Cuba as a Spectacle for Foreign Activists

Union leader Christian Smalls, part of a U.S. solidarity delegation that visited Cuba recently.

For the visiting foreign delegations, Cuba is a theme park, a spectacle. As such, it requires a designed-to-order distorted gaze.

By Hilda Landrove (El Toque)

HAVANA TIMES – In a comment posted on April 26, Calla Walsh, a youth from the United States who defines herself as an anti-imperialist organizer and works as a writer and co-chair of the National Network on Cuba, wrote: “Excluding the pandemic years, this will be the first time since 1994 that Cuba won’t march on May First with a massive spectacle in the Plaza de la Revolucion. Because the United States is blockading fuel shipments to Cuba!”

Calla’s post refers to the suspension of the traditional march held in Cuba for International Workers’ Day, known in the official media as “March of the Combatant People.” The immediate cause was the fuel crisis (especially gasoline), which made it impossible to dispatch transport vehicles from the various municipalities of the capital to the Plaza.

In Walsh’s vision of events (which, more than her own, represents the vision of a sector of US activists and organizations that ally themselves with the Cuban government), the sole cause of the fuel crisis is the US economic embargo. However, she doesn’t consider the endogenous factors that have contributed to the paralysis and chronic crisis of the national energy system.

Attributing Cuba’s national problems to the set of US economic sanctions generally referred to as “the blockade,” is one face of the US group’s rhetoric. The other is unconditional support for the regime, which they normally describe as the “Cuban people,” in the typical assumption that, in Cuba, government and society are one and the same.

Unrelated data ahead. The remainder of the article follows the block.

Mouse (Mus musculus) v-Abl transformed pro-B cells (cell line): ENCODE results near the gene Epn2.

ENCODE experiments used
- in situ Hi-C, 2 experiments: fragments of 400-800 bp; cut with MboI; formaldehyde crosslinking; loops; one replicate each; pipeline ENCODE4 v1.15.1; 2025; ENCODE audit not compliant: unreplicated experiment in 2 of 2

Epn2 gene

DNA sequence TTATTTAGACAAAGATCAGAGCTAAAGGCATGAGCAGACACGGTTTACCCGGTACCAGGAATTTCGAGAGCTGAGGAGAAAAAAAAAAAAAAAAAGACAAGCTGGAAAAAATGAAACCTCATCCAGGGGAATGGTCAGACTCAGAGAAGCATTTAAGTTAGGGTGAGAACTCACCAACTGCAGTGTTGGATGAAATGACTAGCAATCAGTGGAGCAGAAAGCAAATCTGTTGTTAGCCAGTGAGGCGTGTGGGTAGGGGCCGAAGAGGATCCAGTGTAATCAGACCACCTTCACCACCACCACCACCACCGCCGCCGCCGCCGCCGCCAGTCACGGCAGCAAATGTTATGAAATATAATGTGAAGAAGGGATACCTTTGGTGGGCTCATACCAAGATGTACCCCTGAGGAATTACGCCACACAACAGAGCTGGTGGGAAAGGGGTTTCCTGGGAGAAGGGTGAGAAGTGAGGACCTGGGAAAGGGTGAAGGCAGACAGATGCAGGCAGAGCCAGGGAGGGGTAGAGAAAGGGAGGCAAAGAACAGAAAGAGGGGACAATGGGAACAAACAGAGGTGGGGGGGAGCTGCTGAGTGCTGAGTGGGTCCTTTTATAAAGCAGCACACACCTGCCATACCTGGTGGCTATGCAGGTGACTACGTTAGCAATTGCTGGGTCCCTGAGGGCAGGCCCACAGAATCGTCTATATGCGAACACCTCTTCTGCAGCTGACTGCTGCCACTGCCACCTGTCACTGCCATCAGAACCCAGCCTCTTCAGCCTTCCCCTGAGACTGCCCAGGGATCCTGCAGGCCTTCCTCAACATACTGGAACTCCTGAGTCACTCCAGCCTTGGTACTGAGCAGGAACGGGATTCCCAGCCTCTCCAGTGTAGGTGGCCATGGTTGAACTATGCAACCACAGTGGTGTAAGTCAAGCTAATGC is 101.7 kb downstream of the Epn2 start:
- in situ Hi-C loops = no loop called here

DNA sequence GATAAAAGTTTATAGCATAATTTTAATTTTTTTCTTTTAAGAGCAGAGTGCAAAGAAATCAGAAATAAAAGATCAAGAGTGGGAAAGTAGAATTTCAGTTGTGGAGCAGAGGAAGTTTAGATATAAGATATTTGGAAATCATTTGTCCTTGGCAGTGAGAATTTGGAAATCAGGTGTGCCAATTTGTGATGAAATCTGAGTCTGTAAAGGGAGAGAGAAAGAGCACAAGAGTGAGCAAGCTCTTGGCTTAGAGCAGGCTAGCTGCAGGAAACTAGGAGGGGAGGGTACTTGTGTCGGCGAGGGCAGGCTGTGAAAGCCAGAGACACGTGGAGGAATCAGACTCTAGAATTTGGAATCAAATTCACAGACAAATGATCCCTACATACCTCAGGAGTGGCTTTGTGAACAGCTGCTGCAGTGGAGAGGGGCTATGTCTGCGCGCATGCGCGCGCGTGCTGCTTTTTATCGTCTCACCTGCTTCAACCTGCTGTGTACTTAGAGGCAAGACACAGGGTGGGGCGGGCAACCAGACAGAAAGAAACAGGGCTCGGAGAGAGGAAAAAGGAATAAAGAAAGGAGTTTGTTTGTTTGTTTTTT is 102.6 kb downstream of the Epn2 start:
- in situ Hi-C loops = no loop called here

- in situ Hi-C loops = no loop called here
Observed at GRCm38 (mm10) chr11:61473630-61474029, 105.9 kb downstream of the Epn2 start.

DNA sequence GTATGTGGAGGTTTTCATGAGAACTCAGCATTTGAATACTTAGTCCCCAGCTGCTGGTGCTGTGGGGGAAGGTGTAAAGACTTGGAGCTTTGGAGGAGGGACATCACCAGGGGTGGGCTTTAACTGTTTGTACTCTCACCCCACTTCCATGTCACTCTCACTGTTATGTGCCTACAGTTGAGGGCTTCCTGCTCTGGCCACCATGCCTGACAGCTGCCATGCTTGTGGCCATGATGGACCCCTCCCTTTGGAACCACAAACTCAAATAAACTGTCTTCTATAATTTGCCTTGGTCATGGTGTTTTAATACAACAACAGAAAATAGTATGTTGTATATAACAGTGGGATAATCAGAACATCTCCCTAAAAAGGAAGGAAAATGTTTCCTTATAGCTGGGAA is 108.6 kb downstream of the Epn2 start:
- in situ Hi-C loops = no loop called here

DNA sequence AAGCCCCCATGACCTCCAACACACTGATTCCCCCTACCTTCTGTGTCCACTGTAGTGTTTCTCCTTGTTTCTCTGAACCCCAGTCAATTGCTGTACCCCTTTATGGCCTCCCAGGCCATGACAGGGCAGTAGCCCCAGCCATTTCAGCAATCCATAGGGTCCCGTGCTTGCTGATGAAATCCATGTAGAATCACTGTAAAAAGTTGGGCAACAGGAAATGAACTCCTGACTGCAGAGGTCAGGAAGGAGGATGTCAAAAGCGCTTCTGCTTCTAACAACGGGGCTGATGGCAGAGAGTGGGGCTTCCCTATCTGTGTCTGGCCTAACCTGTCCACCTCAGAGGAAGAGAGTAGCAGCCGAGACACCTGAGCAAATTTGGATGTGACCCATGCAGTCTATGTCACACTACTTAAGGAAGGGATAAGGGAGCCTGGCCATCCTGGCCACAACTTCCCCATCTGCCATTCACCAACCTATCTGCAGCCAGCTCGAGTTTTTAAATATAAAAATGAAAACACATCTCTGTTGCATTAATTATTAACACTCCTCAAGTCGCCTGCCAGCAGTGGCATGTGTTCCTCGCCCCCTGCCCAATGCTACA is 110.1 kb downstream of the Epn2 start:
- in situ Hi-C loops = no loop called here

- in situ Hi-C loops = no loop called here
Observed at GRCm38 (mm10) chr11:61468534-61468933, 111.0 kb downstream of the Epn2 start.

The most revealing thing about the conception that underlies the view of the activists and organizations is their reference to May Day as a “massive spectacle.” Although the parades that make up the Labor Day celebrations in Cuba could be classified as spectacles in terms of their massive participation (in decline in recent years) and the logistical deployment that usually accompanies them, the reference to “spectacle” can also be read in another way – as something whose primary purpose is to create an image, in disregard of the underlying reality.

This interpretation of “spectacle” is also in line with the overall view of the brigades and delegations which, particularly after the events of July 11 [on that date in 2021, spontaneous protests broke out in dozens of Cuban municipalities], frequently visit Cuba. Upon their return home, they offer testimony – in the style of the political pilgrims of the Revolution’s first years – about a country that is all too similar to their own ideal version of it.  A country that is, neither more nor less, a spectacle for those who need to validate the utopias born from their opposition to a social reality (in the United States) which they are radical critics of. Of course, a person’s right to be radically critical of their reality isn’t in question; however, it’s very problematic if they’re making use of an outside reality and transforming it into the idealized projection of their desires.

Cuban President Diez-Canel, meeting with the US delegations at the International Meeting of Solidarity with Cuba on May 1, 2023.


For activists like Calla, Cuba is a theme park, a spectacle. As such, it requires a distorted gaze, starting from the fundamental act of alienation that consists of seeing exactly what one wants to see and nothing more, and transforming their perception and critical judgement to an interminable chain of confirmation of the preconceptions and suppositions. However, it also requires an effort to create a scenario that avoids, in a consistent way, any possible dissonance between the perceived and what one wants to perceive.

Hence, when one of the delegations visits an agricultural camp, it’s not just any camp but an international one destined for such a program. (“Julio Antonio Mela” International Camp), When a neighborhood is visited, it’s a special one, where special programs are being developed; and when there are talks with “autonomous civil society organizations” you speak with representatives previously chosen by the Communist Party and Government leadership for their subordination to power.  The “spectacle” they expect and receive in exchange for the reinforcement of their ideals is directly translated into their reproduction of the narrative of a country that doesn’t exist.